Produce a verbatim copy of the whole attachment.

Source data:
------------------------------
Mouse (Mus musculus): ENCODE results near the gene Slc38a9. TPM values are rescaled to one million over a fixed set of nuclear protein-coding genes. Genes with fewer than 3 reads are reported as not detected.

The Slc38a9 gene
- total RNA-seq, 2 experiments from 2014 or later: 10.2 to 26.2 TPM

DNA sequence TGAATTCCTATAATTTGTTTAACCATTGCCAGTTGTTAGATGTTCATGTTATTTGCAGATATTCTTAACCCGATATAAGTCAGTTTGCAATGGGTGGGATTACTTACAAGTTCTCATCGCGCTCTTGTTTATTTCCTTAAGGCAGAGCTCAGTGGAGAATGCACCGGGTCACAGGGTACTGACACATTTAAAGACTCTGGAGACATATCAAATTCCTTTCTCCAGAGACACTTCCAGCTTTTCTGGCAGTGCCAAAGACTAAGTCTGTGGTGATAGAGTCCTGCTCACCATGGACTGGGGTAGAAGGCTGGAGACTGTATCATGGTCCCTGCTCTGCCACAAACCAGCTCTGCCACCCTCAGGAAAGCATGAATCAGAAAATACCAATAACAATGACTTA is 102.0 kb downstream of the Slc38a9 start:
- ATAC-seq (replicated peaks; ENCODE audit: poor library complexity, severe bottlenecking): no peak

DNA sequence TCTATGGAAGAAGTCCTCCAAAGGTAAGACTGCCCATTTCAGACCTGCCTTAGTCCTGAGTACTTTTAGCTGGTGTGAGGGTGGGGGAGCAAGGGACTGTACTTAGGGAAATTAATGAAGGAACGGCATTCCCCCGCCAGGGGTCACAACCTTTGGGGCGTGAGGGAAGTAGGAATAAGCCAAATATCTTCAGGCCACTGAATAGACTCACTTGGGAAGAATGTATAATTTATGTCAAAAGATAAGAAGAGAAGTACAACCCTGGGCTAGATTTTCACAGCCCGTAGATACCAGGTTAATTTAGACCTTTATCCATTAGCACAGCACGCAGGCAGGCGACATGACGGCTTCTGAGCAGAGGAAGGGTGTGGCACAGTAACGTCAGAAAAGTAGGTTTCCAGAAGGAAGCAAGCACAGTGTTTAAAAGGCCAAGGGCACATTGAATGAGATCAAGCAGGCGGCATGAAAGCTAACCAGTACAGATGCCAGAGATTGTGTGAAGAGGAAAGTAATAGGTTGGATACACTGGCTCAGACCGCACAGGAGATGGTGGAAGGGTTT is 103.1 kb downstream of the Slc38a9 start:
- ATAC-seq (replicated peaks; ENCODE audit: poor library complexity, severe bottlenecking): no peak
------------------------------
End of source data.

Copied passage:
Mouse (Mus musculus): ENCODE results near the gene Slc38a9. TPM values are rescaled to one million over a fixed set of nuclear protein-coding genes. Genes with fewer than 3 reads are reported as not detected.

The Slc38a9 gene
- total RNA-seq, 2 experiments from 2014 or later: 10.2 to 26.2 TPM

DNA sequence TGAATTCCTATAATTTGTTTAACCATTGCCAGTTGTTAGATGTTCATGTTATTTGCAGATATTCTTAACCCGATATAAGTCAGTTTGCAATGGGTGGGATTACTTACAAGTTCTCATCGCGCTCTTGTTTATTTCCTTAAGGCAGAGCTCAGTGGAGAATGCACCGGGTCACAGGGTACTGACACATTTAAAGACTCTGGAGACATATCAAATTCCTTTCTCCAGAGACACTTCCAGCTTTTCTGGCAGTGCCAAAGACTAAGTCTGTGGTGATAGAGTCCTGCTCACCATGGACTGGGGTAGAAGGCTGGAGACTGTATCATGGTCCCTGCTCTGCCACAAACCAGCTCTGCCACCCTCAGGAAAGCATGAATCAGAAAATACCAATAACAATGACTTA is 102.0 kb downstream of the Slc38a9 start:
- ATAC-seq (replicated peaks; ENCODE audit: poor library complexity, severe bottlenecking): no peak

DNA sequence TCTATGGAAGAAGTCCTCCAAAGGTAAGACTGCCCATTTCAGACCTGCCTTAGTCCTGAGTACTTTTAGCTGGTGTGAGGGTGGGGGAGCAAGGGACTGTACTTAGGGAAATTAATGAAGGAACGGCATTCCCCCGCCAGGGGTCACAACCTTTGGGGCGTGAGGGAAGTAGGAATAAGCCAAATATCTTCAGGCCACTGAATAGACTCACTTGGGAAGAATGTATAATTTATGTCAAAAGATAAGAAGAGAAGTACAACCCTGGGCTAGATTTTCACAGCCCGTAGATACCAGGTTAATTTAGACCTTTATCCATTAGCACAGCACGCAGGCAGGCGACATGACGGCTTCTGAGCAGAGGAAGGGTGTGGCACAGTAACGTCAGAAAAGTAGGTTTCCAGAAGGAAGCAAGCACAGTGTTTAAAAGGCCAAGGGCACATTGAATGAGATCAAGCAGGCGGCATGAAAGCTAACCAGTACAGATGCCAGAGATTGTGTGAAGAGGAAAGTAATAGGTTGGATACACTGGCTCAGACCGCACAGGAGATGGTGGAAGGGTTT is 103.1 kb downstream of the Slc38a9 start:
- ATAC-seq (replicated peaks; ENCODE audit: poor library complexity, severe bottlenecking): no peak